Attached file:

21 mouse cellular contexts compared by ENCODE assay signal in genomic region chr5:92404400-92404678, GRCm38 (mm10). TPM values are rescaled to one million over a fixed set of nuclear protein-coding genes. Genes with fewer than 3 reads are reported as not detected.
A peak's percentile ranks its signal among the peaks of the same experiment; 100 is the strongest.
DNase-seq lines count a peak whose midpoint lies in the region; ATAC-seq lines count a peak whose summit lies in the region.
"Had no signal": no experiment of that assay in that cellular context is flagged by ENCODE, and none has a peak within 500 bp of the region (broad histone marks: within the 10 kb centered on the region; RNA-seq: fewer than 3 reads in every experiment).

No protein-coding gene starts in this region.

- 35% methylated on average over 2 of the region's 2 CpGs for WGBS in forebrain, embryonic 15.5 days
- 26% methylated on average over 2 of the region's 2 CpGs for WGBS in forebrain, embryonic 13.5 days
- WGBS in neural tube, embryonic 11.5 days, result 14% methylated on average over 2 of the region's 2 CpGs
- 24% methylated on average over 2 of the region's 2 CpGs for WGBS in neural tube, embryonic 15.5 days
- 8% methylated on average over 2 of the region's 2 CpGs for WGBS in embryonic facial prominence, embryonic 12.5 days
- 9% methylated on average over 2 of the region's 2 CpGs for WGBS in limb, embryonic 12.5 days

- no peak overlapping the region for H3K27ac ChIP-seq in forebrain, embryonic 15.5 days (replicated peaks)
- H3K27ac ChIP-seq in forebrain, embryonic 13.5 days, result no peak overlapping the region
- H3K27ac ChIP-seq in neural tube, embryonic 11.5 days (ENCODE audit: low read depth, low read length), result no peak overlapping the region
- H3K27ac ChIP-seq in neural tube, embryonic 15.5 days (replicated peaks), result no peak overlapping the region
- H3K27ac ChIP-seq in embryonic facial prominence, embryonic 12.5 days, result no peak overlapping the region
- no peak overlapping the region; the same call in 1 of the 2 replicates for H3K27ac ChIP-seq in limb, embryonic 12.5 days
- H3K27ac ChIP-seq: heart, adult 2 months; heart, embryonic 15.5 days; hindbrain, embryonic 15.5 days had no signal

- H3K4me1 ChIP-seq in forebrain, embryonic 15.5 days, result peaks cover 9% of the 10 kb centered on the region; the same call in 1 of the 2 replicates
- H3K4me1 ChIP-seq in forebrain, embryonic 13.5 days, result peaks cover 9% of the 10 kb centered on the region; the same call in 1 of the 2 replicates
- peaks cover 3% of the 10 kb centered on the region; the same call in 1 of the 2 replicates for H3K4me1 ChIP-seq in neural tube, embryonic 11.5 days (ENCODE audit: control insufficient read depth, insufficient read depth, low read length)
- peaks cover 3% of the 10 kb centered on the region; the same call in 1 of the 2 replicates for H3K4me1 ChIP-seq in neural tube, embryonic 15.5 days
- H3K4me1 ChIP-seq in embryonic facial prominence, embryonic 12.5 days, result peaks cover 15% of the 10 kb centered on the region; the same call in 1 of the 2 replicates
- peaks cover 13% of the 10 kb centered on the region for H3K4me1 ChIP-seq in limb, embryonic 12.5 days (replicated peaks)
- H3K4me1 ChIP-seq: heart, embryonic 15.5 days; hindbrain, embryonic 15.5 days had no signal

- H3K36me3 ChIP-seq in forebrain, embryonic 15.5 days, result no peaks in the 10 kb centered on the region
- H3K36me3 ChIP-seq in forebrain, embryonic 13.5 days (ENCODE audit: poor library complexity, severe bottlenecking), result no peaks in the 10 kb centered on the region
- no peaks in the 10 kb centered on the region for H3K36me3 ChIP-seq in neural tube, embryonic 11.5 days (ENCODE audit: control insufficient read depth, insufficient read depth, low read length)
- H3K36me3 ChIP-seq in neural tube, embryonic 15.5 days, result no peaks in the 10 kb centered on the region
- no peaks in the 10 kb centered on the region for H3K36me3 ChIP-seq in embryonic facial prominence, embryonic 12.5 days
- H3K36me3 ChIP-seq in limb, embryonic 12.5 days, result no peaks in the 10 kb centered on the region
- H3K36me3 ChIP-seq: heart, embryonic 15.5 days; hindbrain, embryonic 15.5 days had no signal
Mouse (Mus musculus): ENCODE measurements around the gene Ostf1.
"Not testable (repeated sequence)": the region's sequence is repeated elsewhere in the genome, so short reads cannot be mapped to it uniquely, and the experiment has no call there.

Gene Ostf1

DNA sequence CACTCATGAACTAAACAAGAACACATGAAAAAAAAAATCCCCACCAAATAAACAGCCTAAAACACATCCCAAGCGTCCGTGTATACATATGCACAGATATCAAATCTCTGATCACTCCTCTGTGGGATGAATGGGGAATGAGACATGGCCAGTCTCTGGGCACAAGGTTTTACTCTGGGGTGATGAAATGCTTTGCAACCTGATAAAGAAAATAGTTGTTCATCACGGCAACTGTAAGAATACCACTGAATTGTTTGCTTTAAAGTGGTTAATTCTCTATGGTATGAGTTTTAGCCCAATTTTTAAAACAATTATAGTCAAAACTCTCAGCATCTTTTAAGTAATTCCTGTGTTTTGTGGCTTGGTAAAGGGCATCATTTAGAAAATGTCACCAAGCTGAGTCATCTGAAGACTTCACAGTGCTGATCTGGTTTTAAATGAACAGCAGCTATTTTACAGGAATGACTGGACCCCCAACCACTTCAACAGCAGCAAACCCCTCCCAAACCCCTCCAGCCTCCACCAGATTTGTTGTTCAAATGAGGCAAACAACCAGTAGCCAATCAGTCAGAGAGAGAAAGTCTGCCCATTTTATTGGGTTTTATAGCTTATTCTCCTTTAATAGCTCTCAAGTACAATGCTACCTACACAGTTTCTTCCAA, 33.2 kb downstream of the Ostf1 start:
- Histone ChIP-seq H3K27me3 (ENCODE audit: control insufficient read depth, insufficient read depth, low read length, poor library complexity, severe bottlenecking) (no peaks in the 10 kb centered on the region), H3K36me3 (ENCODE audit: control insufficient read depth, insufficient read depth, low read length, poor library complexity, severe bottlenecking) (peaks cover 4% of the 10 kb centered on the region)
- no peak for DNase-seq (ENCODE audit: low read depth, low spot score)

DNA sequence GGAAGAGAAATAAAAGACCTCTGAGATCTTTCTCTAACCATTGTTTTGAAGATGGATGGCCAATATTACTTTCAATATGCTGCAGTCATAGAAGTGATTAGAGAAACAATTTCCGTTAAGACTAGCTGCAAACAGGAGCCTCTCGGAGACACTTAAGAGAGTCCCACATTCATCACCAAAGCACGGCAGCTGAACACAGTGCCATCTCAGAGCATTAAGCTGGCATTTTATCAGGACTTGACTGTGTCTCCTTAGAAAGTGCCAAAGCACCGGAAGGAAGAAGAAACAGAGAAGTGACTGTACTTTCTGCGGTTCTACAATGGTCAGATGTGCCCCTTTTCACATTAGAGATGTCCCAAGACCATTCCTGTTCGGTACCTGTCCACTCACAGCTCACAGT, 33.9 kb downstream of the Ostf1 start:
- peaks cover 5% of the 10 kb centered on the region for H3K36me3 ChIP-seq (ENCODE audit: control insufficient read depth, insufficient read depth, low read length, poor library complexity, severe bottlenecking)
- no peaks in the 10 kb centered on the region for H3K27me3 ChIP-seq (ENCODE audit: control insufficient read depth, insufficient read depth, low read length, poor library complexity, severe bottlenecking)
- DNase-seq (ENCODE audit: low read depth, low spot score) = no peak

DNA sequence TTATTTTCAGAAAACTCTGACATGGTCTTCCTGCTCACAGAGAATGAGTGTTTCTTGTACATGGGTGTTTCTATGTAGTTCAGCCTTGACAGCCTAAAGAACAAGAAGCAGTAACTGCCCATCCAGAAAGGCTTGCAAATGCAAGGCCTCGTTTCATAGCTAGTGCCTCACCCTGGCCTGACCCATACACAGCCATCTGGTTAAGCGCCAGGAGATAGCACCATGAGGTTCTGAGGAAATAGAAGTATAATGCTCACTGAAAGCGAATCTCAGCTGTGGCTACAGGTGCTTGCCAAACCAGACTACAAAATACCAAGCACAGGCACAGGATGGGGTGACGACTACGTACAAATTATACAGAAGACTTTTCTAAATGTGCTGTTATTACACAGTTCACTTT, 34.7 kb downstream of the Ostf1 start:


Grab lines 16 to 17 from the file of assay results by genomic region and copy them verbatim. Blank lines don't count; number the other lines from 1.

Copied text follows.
- H3K27ac ChIP-seq in embryonic facial prominence, embryonic 12.5 days, result no peak overlapping the region
- no peak overlapping the region; the same call in 1 of the 2 replicates for H3K27ac ChIP-seq in limb, embryonic 12.5 days